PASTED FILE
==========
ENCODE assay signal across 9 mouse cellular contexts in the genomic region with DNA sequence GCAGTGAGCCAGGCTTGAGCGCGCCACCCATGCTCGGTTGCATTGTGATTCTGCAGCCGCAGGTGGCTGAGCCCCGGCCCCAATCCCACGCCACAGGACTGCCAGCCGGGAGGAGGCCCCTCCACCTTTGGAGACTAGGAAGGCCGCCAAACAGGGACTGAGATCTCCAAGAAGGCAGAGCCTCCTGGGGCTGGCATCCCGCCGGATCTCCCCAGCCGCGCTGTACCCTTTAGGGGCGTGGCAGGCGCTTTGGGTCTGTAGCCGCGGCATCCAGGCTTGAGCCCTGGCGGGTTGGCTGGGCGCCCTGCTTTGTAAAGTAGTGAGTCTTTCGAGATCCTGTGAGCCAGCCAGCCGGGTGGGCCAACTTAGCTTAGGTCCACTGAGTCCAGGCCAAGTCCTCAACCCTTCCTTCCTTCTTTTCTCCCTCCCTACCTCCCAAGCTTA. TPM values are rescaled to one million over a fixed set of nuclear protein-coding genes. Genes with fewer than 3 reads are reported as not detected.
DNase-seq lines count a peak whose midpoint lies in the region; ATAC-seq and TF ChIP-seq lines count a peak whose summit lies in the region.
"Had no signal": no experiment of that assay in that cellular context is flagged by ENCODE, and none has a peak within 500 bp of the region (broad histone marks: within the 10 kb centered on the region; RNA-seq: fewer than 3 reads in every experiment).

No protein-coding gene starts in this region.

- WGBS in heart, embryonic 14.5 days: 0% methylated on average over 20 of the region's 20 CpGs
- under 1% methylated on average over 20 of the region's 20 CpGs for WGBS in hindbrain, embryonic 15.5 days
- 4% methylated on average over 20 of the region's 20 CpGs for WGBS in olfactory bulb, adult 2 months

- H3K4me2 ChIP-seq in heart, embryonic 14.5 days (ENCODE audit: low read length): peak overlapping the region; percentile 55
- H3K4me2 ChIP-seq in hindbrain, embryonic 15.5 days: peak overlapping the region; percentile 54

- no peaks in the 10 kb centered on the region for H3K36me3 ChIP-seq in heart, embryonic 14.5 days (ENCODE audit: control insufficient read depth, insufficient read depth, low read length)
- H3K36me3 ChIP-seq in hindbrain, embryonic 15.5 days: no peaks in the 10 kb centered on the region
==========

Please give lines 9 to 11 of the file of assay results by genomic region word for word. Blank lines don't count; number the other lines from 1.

- H3K4me2 ChIP-seq in hindbrain, embryonic 15.5 days: peak overlapping the region; percentile 54

- no peaks in the 10 kb centered on the region for H3K36me3 ChIP-seq in heart, embryonic 14.5 days (ENCODE audit: control insufficient read depth, insufficient read depth, low read length)
- H3K36me3 ChIP-seq in hindbrain, embryonic 15.5 days: no peaks in the 10 kb centered on the region